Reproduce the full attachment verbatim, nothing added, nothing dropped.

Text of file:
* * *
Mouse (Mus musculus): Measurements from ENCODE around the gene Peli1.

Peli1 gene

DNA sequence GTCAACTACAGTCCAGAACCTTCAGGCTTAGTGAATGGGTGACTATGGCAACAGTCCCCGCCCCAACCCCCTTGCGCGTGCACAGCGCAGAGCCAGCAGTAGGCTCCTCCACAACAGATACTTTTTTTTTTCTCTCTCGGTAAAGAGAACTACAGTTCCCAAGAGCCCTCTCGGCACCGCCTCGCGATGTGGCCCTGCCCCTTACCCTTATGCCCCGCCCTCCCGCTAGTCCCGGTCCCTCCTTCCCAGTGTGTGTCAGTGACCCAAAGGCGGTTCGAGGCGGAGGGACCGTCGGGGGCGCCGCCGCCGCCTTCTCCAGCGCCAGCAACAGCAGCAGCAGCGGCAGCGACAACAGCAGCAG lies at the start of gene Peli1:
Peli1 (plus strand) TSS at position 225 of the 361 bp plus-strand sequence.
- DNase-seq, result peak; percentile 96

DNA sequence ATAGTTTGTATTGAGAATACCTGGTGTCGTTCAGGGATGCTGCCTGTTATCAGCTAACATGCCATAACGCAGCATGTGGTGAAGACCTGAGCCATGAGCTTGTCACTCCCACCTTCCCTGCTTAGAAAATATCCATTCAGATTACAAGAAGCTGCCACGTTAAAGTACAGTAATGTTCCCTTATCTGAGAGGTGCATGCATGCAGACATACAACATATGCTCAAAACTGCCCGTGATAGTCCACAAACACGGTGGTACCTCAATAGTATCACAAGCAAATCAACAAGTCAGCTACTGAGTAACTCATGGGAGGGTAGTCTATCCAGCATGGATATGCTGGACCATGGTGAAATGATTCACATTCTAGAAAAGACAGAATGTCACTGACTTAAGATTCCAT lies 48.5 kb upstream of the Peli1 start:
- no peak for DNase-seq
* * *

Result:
Mouse (Mus musculus): Measurements from ENCODE around the gene Peli1.

Peli1 gene

DNA sequence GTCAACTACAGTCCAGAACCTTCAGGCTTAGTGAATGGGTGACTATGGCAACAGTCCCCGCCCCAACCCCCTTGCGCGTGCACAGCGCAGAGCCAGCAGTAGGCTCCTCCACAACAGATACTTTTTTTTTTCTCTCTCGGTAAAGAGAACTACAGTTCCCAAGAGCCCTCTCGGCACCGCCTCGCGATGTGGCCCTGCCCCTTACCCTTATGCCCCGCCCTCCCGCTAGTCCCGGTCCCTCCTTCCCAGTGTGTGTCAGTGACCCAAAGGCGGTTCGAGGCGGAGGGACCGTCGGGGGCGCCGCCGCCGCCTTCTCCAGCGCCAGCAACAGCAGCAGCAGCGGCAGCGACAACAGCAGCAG lies at the start of gene Peli1:
Peli1 (plus strand) TSS at position 225 of the 361 bp plus-strand sequence.
- DNase-seq, result peak; percentile 96

DNA sequence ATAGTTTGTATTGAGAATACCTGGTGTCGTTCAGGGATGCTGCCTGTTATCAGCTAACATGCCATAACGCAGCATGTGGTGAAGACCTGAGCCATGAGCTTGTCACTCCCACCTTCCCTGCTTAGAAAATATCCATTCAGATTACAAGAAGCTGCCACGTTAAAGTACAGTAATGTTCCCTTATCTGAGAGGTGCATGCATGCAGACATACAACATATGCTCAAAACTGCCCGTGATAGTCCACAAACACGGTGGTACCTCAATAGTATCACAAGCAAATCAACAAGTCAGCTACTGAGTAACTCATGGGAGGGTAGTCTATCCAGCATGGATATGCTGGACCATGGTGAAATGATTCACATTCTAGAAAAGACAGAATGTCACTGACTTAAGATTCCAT lies 48.5 kb upstream of the Peli1 start:
- no peak for DNase-seq